France authorizes “exceptional use” of plasma therapy outside clinical trials


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                Le gaz de l'agence française des médicaments a donné son feu vert au plasma sanguin des patients guéris de Covid-19 pour être utilisé pour traiter ceux qui sont gravement malades de la maladie - bien que dans des conditions strictes.

L'agence nationale pour la sécurité des médicaments et des produits de santé (ANSM) a déclaré jeudi qu'elle autoriserait une thérapie plasmatique immunitaire, qui n'a jusqu'à présent été autorisée que dans les essais cliniques, à être utilisée "temporairement".

The idea is to transfer anti-virus antibodies from the blood of a person who has recovered from the virus to a newly sick person who does not yet have these antibodies.

The method has been used for more than a century to treat diphtheria, Spanish flu, measles and chickenpox.

“Given the potential severity of Covid-19 disease and in order to increase the chances of survival of patients with a severe form of the disease”, the ANSM indicated that it had decided to “regulate exceptional use and temporary recovery of plasma from convalescents outside of ongoing clinical trials ”.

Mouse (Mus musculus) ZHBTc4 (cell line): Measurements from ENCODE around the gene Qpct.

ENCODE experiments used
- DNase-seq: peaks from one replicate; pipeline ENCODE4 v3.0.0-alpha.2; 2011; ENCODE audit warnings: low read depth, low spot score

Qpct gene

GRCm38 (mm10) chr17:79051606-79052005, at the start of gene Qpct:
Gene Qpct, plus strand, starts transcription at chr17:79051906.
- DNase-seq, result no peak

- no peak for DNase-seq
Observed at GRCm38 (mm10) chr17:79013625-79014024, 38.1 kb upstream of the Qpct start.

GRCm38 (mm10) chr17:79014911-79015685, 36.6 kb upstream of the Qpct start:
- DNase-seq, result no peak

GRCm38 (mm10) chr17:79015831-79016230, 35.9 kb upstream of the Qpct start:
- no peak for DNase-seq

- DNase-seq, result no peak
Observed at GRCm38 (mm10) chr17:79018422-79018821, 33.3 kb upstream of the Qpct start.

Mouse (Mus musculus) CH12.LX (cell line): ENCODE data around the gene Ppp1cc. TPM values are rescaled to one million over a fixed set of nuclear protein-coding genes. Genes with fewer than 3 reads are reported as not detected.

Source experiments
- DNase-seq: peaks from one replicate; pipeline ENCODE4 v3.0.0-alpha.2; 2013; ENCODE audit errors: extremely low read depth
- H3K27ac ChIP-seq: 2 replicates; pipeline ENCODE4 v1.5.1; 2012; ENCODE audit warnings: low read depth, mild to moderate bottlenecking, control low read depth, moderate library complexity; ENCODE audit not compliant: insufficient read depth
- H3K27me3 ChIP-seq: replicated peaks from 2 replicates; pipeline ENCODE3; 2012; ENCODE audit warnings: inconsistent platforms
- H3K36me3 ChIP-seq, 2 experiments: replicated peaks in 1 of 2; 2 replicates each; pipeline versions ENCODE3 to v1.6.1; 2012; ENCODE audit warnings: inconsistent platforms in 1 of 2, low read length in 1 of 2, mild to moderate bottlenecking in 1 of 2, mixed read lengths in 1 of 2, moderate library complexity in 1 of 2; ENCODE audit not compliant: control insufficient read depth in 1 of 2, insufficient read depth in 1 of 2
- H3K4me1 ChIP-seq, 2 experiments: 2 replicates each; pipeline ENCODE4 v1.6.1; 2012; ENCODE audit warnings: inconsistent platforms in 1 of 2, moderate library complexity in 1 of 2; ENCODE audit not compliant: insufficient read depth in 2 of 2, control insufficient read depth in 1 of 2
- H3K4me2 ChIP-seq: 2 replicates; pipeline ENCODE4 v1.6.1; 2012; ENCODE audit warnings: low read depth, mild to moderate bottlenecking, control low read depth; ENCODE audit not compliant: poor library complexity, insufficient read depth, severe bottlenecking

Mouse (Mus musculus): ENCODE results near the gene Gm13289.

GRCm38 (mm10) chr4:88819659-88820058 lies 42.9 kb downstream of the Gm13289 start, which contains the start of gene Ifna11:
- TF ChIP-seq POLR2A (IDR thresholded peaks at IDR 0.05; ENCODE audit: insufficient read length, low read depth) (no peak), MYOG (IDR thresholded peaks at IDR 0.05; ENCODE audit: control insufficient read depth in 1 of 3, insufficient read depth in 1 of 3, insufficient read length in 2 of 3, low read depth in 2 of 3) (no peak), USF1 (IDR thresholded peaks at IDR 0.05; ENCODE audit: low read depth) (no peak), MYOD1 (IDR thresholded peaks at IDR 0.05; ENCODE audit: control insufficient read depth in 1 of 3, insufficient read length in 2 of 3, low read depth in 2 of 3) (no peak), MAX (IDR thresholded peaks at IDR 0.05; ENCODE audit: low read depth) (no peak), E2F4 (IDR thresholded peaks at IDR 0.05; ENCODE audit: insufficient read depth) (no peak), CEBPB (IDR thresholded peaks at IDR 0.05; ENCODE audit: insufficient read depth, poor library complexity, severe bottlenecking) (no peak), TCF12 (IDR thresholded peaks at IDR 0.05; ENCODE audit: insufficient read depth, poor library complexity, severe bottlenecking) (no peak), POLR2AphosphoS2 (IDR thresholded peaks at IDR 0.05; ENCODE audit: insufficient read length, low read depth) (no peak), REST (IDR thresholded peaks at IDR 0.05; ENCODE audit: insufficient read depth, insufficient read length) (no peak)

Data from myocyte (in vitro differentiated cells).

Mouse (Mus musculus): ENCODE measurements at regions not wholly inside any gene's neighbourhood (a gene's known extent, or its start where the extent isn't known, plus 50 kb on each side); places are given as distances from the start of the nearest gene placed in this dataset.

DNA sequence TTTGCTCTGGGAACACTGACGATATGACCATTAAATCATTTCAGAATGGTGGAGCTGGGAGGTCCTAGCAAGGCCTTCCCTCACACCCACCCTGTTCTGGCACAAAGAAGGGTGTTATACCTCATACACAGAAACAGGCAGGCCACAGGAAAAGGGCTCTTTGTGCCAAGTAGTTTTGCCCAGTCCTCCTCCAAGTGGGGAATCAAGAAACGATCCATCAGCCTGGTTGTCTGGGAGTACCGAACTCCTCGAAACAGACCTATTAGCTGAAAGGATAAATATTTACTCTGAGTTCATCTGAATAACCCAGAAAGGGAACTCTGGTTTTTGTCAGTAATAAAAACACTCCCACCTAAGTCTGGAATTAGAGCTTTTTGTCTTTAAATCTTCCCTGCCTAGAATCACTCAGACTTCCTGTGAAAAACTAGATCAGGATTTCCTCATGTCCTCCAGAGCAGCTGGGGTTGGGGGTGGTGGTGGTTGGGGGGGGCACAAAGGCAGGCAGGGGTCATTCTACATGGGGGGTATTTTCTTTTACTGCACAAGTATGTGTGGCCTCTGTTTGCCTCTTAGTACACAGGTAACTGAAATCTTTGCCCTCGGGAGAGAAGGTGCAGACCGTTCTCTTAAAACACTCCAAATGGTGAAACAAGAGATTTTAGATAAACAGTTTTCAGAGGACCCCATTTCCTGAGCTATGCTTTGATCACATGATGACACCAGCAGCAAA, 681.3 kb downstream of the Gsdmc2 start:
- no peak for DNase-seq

The agency acknowledged that, to date, the effectiveness of plasma transfusions in the fight against Covid-19 has not been demonstrated.

The clinical trials which began in early April under the supervision of the Assistance Publique-Hôpitaux de Paris, the French Blood Establishment and the National Institute of Health and Medical Research aim to assess “the effectiveness and security ”of technique.

According to the ANSM, the data suggest that the plasma of people who have recovered from Covid-19 could improve the survival rate of patients infected with SARS-CoV-2, the medical name of the coronavirus.

The U.S. Food and Drug Administration has also given the green light to test plasma treatments for the coronavirus, while plasma transfusions have been performed on some patients in China.

France is one of the countries most affected by the coronavirus, with more than 24,000 deaths and some 130,000 confirmed cases.



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